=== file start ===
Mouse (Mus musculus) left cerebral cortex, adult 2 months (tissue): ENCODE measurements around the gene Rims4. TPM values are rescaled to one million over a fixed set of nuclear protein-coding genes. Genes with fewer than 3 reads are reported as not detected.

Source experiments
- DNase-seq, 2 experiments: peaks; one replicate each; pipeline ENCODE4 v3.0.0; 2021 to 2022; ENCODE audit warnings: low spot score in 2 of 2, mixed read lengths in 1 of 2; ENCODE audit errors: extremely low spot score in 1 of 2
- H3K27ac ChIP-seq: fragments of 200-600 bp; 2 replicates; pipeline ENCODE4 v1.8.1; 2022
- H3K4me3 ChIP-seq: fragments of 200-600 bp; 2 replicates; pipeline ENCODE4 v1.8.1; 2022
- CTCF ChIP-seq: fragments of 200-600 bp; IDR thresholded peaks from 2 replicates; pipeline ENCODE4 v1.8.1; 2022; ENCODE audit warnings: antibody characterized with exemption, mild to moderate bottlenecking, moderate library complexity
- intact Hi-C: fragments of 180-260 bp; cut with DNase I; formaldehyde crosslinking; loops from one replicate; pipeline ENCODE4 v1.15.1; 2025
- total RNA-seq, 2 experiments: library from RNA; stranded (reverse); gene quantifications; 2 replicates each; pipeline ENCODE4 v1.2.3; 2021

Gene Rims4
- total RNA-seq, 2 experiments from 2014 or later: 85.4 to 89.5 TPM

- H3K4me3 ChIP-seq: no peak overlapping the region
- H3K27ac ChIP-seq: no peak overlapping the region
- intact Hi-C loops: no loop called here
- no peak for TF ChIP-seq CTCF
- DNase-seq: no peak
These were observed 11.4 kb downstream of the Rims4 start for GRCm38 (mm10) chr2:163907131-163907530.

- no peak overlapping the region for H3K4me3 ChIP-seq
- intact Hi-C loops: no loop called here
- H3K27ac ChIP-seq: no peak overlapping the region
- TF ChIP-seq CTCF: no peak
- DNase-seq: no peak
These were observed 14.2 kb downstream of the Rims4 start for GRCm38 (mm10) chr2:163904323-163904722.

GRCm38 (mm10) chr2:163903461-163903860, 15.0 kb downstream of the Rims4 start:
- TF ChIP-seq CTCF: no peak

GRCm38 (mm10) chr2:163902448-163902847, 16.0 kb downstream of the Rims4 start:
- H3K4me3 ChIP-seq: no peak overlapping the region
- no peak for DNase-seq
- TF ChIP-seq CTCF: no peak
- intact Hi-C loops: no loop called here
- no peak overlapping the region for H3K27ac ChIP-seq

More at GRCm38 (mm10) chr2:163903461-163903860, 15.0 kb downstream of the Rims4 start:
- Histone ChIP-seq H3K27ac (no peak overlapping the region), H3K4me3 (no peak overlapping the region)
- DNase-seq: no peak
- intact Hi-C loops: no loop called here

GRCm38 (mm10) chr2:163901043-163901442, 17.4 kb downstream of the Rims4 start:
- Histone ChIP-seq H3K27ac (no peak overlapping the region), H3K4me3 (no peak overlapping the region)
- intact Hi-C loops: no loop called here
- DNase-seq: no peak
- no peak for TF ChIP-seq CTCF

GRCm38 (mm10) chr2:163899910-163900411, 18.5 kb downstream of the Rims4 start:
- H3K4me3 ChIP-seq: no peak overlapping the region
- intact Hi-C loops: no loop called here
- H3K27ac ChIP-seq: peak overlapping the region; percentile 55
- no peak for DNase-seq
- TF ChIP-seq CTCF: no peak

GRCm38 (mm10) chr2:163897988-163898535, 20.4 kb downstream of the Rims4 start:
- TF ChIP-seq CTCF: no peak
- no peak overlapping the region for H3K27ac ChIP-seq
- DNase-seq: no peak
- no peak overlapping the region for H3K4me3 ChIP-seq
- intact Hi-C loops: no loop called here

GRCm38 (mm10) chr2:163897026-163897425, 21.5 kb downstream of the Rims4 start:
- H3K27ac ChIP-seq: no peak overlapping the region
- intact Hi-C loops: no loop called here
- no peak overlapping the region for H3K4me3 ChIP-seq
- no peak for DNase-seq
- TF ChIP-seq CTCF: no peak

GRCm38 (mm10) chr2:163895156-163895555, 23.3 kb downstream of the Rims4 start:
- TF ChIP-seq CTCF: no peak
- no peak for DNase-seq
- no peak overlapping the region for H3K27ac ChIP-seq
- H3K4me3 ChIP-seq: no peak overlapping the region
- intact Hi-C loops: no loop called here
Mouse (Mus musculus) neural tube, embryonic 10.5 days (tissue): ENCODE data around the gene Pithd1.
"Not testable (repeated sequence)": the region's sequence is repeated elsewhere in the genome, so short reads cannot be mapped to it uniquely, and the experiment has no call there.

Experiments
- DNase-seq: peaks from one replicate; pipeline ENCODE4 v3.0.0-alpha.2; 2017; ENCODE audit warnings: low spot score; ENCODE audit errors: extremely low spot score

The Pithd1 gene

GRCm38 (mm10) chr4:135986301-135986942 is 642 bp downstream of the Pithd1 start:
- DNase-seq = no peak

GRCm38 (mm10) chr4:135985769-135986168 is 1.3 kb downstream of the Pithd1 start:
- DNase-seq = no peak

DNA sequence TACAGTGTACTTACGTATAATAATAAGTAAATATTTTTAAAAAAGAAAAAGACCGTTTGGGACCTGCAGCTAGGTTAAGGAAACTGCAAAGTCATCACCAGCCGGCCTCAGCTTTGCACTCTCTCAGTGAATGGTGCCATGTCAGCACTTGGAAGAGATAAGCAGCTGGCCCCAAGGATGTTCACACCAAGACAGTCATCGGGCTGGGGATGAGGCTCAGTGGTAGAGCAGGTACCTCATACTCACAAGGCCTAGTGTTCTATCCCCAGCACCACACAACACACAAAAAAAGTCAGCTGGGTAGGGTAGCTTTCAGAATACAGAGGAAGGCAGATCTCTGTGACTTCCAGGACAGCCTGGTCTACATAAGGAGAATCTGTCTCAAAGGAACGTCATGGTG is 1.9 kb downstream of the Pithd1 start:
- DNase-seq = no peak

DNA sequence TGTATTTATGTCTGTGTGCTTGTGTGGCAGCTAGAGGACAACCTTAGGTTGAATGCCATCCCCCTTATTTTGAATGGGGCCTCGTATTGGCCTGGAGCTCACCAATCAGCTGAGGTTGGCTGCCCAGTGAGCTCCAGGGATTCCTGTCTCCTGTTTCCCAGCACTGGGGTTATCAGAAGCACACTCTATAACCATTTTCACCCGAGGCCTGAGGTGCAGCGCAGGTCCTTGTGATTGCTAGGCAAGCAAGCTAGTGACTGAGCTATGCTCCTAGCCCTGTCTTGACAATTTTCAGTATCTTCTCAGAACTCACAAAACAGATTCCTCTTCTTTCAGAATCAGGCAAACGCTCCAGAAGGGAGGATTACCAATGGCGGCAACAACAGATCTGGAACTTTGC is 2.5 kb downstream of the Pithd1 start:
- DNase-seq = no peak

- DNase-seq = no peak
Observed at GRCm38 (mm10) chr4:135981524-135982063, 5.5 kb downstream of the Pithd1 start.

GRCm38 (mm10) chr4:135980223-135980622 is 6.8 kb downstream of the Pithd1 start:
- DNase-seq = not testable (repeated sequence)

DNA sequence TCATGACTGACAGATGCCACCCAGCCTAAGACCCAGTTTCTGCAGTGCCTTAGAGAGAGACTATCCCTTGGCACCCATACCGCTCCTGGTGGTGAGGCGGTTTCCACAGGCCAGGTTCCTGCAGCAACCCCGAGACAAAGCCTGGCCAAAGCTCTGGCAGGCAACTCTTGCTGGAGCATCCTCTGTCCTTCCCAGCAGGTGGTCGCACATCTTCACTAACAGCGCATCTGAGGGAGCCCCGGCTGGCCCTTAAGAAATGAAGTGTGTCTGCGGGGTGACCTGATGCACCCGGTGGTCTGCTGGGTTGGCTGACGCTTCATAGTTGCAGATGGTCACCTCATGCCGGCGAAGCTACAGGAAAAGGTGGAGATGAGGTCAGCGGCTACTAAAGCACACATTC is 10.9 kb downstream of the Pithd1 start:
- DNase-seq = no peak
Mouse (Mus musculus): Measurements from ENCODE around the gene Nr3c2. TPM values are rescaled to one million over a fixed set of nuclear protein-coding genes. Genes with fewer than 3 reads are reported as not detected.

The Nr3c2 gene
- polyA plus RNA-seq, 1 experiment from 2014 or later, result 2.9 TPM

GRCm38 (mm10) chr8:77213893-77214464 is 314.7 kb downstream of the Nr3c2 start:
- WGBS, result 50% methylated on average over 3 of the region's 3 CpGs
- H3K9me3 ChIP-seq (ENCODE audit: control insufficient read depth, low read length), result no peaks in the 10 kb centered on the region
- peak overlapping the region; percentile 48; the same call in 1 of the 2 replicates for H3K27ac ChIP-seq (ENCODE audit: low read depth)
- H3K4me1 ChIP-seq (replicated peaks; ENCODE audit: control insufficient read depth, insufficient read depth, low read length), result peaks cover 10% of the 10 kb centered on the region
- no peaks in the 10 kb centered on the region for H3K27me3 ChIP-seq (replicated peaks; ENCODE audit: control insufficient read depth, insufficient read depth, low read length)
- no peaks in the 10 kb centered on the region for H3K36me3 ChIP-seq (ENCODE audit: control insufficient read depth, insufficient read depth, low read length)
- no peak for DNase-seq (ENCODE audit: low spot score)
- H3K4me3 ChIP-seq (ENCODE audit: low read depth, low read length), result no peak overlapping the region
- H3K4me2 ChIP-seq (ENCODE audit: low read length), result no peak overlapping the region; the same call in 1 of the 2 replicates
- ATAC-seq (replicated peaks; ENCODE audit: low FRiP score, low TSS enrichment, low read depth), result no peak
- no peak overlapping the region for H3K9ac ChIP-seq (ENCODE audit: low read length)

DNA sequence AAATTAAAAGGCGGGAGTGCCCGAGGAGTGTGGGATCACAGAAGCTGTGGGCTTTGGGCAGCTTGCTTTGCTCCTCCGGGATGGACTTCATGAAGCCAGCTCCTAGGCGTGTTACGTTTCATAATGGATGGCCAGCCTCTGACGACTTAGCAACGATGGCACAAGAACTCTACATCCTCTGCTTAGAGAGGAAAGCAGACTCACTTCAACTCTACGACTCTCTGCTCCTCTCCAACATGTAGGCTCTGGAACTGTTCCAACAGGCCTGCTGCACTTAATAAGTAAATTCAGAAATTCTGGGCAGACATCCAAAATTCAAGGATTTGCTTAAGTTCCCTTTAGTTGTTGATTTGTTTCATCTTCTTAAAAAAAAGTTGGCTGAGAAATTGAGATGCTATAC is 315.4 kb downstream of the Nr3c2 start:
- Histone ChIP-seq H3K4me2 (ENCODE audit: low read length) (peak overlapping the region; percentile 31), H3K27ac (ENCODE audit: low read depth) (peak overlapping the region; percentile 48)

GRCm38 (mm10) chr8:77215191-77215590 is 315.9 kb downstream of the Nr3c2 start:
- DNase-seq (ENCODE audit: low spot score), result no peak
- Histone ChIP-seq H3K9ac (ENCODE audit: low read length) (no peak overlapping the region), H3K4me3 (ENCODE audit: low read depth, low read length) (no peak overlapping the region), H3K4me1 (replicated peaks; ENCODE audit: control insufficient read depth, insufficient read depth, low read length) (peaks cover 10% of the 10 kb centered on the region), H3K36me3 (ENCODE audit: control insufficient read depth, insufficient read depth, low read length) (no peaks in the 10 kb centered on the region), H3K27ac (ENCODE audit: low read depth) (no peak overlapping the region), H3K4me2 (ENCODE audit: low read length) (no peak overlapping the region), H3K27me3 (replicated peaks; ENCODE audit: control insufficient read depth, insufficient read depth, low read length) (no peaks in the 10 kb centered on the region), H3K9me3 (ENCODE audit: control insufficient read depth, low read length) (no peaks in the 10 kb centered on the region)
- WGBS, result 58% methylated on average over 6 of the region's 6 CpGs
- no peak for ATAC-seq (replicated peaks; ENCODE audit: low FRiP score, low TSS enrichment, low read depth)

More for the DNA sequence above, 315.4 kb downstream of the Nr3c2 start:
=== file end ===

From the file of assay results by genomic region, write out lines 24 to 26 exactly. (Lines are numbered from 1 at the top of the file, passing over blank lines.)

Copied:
- TF ChIP-seq CTCF: no peak

GRCm38 (mm10) chr2:163902448-163902847, 16.0 kb downstream of the Rims4 start:
- H3K4me3 ChIP-seq: no peak overlapping the region